CableLabs has announced plans to replace its members only “Summer Conference” with an open, broad-reaching technology event called “4Front” in June of next year.
According to Phil McKinney, CEO of the cable industry technology consortium, the multi-day event will draw thought leaders and innovators from a broad swath of global industry, focused on a core topic of what technological dreams can be enabled on future ultra-high-speed, super-low-latency broadband networks.
“The goal is to bring these innovators together to drive different conversation around innovation, and answer the question, what does that three to eight years out look like,” McKinney said. “We want other people to get in the room with us.”
CableLabs is targeting more than 150 executive speakers from more than 100 companies situated in 20 countries around the world. Nineteen hours of sessions will be delivered from June 23-24 at the Gaylord Rockies Event and Convention Center.
In conjunction with today’s announcement, CableLabs is debuting the fourth in its short film in its “The Near Future” series, which showcase applications that will be emerging, or somewhat ubiquitous, three to eight years from now, and how our work, home and social lives will be transformed by them.
McKinney has worked with a the same small cadre of filmmakers since his days serving as CTO at Hewlett-Packard under Carly Fiorina. Three years ago, this group began shooting short experiential vignettes, examining how technologies, currently consigned to labs and trials today, will change everyday life in the, well, near-term future.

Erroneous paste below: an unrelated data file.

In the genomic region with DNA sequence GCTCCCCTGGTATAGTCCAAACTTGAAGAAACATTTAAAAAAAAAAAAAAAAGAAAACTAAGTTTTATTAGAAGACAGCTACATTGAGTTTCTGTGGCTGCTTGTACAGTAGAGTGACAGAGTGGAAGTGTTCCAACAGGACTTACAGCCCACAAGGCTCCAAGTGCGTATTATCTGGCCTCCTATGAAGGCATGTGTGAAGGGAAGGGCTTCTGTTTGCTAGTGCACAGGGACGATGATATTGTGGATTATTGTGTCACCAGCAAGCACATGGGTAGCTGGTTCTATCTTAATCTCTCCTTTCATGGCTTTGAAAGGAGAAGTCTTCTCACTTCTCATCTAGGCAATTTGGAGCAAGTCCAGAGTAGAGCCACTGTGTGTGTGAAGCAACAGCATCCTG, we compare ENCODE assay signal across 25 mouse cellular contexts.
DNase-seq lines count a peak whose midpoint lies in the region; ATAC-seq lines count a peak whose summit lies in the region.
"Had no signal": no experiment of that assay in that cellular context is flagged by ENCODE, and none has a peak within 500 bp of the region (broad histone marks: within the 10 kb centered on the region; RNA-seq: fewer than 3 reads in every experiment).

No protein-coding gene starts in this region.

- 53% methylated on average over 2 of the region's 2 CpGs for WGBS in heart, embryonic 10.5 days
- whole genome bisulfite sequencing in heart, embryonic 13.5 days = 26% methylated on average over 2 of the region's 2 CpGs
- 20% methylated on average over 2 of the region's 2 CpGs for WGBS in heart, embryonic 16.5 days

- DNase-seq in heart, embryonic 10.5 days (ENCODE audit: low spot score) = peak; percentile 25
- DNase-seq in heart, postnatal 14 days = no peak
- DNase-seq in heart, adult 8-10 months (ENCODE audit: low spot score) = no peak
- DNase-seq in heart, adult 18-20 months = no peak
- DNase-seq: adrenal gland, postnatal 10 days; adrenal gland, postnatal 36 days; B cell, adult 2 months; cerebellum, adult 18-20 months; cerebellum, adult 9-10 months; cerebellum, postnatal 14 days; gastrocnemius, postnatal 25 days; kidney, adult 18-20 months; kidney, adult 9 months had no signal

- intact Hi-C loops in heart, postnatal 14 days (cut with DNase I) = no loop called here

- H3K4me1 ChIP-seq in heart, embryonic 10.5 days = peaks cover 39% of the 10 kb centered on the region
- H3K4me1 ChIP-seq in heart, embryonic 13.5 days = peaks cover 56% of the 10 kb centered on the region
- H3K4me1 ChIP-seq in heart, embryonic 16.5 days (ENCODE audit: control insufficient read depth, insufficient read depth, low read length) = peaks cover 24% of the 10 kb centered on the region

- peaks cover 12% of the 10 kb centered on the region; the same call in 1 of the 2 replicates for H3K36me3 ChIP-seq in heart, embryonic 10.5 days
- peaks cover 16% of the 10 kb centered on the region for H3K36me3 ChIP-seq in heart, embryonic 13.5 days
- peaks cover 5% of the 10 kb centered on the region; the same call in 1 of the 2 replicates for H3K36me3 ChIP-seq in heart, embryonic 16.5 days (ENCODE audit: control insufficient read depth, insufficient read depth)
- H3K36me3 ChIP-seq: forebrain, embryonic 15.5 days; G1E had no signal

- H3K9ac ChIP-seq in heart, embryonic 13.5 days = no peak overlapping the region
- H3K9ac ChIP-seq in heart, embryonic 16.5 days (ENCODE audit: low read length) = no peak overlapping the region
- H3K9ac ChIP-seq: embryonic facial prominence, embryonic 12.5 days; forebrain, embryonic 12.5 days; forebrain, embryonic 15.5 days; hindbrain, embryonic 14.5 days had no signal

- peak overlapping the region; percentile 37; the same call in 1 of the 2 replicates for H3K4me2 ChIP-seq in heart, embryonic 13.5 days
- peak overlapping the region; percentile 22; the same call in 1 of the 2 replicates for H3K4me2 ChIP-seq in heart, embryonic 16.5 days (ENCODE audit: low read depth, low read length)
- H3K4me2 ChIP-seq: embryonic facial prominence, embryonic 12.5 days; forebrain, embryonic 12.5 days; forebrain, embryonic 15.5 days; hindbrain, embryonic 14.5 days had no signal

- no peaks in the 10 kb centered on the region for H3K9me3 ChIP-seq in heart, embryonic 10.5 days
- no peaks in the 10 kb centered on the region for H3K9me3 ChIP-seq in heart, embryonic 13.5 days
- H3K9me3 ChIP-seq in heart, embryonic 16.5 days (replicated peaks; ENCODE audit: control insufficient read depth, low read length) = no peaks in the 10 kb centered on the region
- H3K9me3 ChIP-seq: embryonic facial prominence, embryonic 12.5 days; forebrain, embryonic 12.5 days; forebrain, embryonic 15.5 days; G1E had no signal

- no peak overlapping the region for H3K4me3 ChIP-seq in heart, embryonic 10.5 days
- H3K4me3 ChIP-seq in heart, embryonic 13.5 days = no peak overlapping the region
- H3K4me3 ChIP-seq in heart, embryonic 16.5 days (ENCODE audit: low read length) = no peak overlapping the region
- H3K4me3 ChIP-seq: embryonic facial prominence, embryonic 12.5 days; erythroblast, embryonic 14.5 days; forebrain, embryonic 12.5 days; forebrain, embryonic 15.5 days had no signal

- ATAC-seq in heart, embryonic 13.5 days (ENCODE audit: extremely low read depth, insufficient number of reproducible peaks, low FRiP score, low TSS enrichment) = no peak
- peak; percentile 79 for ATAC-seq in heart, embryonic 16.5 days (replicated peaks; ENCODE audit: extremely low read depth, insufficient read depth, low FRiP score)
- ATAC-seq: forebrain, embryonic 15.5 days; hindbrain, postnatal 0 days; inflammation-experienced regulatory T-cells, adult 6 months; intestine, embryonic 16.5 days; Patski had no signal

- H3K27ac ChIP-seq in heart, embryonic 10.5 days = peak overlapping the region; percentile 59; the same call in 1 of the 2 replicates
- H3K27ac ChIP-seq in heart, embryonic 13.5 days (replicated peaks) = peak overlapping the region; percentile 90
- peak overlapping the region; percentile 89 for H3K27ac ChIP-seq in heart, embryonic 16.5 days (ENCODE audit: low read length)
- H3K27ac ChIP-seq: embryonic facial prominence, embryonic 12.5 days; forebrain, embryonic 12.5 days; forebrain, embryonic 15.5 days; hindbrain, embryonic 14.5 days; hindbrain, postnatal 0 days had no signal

The latest vignette, titled “Diverse Thinkers Wanted,” is the most challenging to date, attempting to showcase not just how technologies like light-field display and AI will change the way we collaborate at work, but this world will self-initiate Our protagonist in the video, a young women sent to an unfamiliar city to deliver a presentation, finds herself being unwittingly tested by a prospective client she’s supposed to be delivering a presentation to. It's this woman’s ability to thoughtfully and creatively interact with al the various next-generation technologies at her disposal that passes the test and wins her company the contract.
“You’re seeing a little more subtlety this time,” McKinney conceded. “In this new world, you’re not longer witnessing participants stop to think and structure the ask. The technology itself knows when it’s needed to take on the task.”
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